I spent so much time angry at work and distracted at home before I learned this. It kills me to consider all the time I spent in the presence of my kids, but checked out and ungrateful, because my mind was on all the other things I “should” have been doing. My time was being invested either way; why waste it with distraction?
It is a constant battle for me to slow…down…
Again with my young kids, I used to always be dragging them on to the next thing. They wanted to stop, and look, and explore, and play… But we had a schedule to keep! Things to do! Errands to run! We have to hurry up and get to the playground so we can hurry up and play so we can hurry up to go home and hurry up and watch a movie and hurry through baths and into bed so we can hurry up and call it a good day!
Then I read one blogger’s post about slowing down to your children’s pace, and learning to appreciate their wonder with the world.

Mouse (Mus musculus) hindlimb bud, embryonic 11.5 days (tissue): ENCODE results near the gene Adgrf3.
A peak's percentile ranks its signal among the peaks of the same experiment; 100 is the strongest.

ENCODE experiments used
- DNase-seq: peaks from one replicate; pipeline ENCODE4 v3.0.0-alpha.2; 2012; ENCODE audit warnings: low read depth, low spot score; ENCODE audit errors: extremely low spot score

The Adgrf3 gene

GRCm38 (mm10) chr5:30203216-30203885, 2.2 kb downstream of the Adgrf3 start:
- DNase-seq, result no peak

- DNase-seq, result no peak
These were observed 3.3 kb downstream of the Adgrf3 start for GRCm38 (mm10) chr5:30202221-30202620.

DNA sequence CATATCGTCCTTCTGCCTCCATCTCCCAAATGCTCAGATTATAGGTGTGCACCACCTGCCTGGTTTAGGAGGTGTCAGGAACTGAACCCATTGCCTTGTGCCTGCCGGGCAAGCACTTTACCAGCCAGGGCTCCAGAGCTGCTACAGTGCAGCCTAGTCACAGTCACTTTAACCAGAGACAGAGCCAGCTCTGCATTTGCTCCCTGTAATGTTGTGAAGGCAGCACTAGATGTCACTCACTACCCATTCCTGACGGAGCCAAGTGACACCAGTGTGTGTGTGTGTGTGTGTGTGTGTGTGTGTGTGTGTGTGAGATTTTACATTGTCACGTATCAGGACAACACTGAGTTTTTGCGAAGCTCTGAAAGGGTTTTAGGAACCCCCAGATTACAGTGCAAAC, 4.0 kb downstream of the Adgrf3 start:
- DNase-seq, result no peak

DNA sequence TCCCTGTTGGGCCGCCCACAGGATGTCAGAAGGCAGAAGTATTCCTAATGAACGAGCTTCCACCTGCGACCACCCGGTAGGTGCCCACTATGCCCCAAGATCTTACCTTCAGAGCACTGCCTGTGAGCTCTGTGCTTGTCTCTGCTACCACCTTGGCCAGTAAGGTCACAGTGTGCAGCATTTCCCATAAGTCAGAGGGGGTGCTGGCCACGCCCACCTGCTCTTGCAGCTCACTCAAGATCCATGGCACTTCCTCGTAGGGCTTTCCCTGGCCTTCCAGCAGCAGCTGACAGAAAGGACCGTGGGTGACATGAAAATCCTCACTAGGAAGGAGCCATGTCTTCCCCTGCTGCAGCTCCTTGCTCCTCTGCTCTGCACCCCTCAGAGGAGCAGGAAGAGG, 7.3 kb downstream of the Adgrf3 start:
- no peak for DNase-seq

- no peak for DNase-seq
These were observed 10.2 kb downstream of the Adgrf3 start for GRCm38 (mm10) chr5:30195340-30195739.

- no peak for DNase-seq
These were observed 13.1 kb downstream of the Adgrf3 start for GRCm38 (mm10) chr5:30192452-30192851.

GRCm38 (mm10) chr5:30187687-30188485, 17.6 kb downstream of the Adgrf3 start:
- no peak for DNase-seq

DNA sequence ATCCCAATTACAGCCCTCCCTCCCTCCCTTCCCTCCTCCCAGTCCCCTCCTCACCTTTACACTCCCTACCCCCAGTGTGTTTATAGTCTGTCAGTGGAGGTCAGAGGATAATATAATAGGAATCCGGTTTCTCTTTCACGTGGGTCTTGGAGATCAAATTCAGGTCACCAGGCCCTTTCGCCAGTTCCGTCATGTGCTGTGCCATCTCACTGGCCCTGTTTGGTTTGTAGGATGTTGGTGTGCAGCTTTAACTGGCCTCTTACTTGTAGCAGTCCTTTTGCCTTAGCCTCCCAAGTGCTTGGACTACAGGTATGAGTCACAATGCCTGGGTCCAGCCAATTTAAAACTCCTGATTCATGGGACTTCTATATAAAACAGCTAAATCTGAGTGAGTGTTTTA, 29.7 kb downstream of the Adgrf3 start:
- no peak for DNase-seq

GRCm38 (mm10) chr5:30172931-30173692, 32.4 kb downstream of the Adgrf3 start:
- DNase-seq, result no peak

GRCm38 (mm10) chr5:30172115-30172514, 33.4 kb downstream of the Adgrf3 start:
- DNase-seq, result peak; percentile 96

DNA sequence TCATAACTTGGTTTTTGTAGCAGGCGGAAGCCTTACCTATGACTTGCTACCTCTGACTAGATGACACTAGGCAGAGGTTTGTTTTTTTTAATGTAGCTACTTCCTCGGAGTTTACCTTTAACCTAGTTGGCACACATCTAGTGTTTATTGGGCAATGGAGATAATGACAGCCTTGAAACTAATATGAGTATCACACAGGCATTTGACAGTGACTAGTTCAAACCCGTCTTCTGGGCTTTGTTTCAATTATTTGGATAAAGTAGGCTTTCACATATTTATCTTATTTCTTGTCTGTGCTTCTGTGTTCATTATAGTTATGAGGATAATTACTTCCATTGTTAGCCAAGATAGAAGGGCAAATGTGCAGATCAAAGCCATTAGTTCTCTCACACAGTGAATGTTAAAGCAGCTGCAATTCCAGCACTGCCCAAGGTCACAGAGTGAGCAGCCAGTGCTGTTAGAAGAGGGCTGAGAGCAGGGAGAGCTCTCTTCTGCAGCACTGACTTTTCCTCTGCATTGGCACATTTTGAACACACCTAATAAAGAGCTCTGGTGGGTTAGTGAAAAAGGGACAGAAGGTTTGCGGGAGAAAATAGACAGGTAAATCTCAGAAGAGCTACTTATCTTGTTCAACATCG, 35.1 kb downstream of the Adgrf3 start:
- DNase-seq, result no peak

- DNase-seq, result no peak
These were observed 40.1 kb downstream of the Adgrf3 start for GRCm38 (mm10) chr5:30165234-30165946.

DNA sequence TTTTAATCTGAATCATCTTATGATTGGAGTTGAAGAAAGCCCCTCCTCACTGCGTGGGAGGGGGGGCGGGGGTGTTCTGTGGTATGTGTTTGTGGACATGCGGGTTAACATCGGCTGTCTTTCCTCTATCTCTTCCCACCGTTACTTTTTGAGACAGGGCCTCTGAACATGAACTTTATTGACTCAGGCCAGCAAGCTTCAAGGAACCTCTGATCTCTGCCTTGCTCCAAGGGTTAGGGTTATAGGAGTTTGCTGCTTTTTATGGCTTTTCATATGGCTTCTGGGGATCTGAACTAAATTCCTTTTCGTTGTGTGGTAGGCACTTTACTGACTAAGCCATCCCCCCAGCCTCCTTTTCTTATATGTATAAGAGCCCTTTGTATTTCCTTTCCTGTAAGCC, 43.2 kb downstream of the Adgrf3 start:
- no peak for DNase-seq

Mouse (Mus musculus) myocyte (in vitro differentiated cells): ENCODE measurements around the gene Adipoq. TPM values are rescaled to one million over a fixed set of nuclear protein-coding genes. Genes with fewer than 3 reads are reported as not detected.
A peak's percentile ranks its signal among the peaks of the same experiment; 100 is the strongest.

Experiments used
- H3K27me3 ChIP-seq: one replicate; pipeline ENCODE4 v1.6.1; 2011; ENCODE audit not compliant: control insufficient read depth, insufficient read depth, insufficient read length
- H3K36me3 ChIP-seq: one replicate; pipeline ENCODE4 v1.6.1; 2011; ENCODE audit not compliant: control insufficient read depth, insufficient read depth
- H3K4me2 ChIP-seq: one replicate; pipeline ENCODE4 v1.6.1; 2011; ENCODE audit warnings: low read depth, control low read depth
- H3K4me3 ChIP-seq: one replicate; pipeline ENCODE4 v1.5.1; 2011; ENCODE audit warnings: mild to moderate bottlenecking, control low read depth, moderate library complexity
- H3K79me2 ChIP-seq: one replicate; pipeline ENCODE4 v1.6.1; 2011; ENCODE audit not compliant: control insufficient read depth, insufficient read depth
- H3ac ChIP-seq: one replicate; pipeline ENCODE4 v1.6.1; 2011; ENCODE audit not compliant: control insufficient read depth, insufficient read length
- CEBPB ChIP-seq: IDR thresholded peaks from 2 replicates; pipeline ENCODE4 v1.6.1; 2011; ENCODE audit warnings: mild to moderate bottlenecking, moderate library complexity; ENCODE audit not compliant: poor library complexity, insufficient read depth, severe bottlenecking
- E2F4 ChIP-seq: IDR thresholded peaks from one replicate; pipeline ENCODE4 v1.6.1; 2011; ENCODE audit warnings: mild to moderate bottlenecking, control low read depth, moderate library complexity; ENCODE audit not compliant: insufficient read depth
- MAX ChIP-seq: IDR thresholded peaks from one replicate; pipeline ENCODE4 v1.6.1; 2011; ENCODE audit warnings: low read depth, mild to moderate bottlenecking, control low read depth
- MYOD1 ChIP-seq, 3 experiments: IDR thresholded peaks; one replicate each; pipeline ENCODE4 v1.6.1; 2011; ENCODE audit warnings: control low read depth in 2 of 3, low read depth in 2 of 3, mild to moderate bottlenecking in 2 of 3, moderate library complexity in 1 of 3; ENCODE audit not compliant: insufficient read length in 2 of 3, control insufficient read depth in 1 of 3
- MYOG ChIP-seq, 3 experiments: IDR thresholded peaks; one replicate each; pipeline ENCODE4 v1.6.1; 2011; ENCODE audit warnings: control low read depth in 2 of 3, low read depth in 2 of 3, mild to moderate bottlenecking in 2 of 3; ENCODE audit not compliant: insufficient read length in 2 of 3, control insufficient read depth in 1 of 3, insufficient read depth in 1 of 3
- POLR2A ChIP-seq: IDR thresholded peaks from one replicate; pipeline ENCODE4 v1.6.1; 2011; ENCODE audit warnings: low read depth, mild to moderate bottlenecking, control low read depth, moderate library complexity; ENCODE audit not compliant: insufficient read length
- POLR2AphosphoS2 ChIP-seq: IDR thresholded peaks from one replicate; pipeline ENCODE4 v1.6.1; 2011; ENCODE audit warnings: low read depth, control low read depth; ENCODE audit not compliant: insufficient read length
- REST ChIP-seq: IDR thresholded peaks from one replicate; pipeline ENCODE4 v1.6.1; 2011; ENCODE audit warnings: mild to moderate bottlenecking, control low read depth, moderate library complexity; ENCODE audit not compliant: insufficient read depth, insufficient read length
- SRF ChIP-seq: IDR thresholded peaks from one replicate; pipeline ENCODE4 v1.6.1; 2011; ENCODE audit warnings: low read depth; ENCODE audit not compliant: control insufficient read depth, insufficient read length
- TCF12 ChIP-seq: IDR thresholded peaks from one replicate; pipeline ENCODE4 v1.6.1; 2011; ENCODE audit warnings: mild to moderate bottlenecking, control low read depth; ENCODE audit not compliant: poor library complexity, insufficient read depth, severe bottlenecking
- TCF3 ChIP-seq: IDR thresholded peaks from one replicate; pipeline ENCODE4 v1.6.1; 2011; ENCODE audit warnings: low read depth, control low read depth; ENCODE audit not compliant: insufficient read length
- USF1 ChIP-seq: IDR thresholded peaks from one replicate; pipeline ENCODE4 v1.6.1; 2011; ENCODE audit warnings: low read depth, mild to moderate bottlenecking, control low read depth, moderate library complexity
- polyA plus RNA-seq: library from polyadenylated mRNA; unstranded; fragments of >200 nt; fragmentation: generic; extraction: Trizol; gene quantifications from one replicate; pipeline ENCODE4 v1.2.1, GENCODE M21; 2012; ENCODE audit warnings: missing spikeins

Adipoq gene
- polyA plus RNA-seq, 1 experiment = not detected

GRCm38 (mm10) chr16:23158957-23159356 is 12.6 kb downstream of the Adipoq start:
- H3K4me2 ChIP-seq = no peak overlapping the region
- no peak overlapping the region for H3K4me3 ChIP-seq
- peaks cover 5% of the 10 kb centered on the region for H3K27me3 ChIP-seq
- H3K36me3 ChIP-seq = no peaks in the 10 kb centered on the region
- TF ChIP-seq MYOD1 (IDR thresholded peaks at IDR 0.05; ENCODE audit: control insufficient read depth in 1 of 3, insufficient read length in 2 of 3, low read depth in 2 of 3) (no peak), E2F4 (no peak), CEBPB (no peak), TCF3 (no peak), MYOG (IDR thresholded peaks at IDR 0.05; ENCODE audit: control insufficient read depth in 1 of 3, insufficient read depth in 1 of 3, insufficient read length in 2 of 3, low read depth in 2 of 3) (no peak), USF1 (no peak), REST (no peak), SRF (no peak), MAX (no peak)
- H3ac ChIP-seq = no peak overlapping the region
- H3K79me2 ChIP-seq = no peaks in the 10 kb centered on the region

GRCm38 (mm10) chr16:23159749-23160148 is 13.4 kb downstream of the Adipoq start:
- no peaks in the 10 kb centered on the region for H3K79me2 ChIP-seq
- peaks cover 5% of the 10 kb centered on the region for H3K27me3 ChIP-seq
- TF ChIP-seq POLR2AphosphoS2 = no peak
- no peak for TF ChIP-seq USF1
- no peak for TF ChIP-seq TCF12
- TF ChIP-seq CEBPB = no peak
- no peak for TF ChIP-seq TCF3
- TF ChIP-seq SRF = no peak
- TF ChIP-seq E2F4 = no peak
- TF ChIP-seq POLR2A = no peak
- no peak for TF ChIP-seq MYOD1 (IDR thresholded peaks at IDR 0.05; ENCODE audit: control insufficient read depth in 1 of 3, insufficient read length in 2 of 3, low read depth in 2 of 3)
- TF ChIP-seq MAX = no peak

A child will spot a ladybug on a flower, stop in their tracks, squat down to get a closer look, and just watch and wonder in awe. As Thich Nhat Hanh teaches, peace is every step.
So one day he took the same bike path he always did, but sat up, rode casually, looked around and enjoyed every moment of the experience. When he got home and checked his watch, he’d lost only two minutes on a 45-minute ride.
The difference between making his life miserable and making it beautiful was about 4%.
Sivers said he has never looked at life or business the same way since.
The Observing Mind
If you’ve ever gotten snippy with a coworker or gone to work after a spat with your spouse, you know that emotional turmoil can wreck 100% of your productivity.
How can you learn to bounce back, or better yet, not get worked up in the first place?
Talking about the Observing Mind is as far afield into Woo Woo Land as I’ll take you guys. I know I’m already asking a lot with recommendations of meditation and turning off your Facebook notifications (!!!).